Finally, I remembered a fashion blogger that I’d followed for some time before I realized that reading her posts was making me feel bad about myself instead of inspired, and I unsubscribed. That feeling was not the blogger’s fault, though, so I pulled up her most recent post and was reminded why I liked her so much: Jean from Extra Petite always looks put-together without being overdressed, and she’s great at mixing colors, prints, and textures in a way that feels layered but not chaotic. She embodies the kind of style that I’m currently aspiring toward.
What are some words that describe styles that you like in theory, but are not quite you?
I understand why some women gravitate toward vintage, but it’s just not my thing. I like things that are comfortable, but not too relaxed or oversized. I want to look and feel feminine, but I don’t care for things that are too soft, like ruffles or ditsy florals. On the other end of the spectrum, I don’t really pull off bold, edgy, or adventurous styles unless I’m in costume. I need more color in my life, but I don’t think I’m wired for a vibrant, technicolor wardrobe.
Look over your answers from last week on history, philosophy, culture, community, activities, location, and body. List at least 15 words that you associate with your answers. Think about descriptive words, moods, and feelings you associate with these things.
unselfconscious, professional, slim, trim, poised, effortless, ready, put-together, fresh, classic, classy, polished, timeless, mature, feminine, unfussy
Are there other words you would like to add to this list? What other words describe your core style?
Nope, that’s it. I already reused a couple to answer the last question. 🙂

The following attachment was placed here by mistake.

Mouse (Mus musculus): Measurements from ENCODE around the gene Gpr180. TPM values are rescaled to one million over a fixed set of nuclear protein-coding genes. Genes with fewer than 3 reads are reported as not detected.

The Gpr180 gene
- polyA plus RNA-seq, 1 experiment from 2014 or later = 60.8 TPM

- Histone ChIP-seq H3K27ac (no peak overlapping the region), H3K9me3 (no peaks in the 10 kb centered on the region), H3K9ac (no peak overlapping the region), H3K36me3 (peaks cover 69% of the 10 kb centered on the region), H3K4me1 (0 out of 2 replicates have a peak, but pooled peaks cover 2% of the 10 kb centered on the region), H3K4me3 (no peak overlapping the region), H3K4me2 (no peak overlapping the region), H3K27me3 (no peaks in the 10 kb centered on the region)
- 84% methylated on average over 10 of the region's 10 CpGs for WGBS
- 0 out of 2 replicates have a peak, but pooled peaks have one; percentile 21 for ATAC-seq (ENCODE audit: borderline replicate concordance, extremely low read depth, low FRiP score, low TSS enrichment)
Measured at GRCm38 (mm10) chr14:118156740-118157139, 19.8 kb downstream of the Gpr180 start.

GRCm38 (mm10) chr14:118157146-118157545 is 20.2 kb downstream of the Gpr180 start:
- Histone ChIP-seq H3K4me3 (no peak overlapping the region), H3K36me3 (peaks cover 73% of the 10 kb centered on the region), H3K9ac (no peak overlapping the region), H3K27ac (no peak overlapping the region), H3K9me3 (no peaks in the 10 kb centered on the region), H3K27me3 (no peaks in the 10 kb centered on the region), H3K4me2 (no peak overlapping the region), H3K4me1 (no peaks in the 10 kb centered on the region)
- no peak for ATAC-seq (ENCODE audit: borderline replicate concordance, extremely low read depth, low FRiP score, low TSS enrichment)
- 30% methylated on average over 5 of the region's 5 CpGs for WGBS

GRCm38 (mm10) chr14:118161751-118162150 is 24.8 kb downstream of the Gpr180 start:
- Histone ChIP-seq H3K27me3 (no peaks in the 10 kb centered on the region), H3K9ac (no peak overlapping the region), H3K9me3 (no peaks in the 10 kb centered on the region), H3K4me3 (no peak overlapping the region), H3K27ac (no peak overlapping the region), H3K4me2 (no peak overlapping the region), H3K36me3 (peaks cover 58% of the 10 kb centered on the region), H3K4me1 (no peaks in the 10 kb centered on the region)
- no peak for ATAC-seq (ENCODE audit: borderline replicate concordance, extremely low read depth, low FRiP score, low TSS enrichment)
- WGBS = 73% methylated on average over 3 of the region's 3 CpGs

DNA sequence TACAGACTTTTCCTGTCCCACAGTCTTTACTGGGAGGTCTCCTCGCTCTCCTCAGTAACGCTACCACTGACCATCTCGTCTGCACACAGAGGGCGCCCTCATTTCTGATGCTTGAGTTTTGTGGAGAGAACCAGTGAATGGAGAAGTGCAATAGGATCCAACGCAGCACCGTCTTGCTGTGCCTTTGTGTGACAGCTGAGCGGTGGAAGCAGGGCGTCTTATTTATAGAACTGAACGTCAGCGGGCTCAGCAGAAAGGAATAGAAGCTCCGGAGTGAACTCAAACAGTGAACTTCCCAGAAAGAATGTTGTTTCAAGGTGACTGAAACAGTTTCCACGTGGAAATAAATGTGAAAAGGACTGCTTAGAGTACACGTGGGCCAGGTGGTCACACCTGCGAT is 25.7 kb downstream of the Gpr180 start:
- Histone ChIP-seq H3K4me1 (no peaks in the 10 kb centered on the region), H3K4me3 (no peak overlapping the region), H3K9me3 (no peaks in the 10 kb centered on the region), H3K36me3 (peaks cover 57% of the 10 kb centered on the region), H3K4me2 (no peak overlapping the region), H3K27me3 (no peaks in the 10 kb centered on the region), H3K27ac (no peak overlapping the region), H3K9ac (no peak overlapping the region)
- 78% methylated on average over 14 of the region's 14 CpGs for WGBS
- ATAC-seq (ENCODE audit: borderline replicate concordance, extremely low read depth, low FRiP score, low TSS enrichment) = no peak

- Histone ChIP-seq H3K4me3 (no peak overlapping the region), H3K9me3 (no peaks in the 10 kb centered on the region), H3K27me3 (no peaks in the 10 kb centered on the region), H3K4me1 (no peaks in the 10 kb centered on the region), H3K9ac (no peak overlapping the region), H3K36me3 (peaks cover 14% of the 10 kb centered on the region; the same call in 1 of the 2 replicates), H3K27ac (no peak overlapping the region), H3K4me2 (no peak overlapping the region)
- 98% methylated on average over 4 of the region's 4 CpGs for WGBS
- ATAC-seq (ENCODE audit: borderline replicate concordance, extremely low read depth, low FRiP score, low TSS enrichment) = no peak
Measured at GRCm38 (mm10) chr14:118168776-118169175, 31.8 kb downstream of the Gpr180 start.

Look over the answers to all of the questions above. If you had to narrow your list to only 3-5 words to describe you, which words would you choose?
classic, polished, comfortable, poised, feminine
Now for the fun and/or stressful bit: trying to find images that capture those ideas. I don’t currently follow any fashion blogs, and I’ve already established that I am completely out of touch with the world of celebrity (the blessing and curse of having no cable TV), so finding sources for images was a challenge. I had an idea of what I was looking for, in a sense, but how do you search for a mood?
I resorted to trawling through Jean’s posts, then checking out nearly all of the blogs in her blogroll. As a result, a lot of the inspiration images I looked at featured petite Asian-American women. I am 100% okay with this.
Already I can see trends: skinny pants, stripes, pumps (especially brightly colored ones), blazers and cardigans, and skirts that hit just above the knee. I tried to include some handknits, because knitting is a big part of my creative life these days, but it can be tricky to find handknits that are actually styled like regular clothes. Overall I think these photos may be a little heavy on woven fabrics, since I much prefer the comfort of knits (or stretch wovens with spandex), but that’s something I can sort out down the road. For now, I think this is a really good starting place. I’m finally starting to feel like maybe I have a modicum of style after all.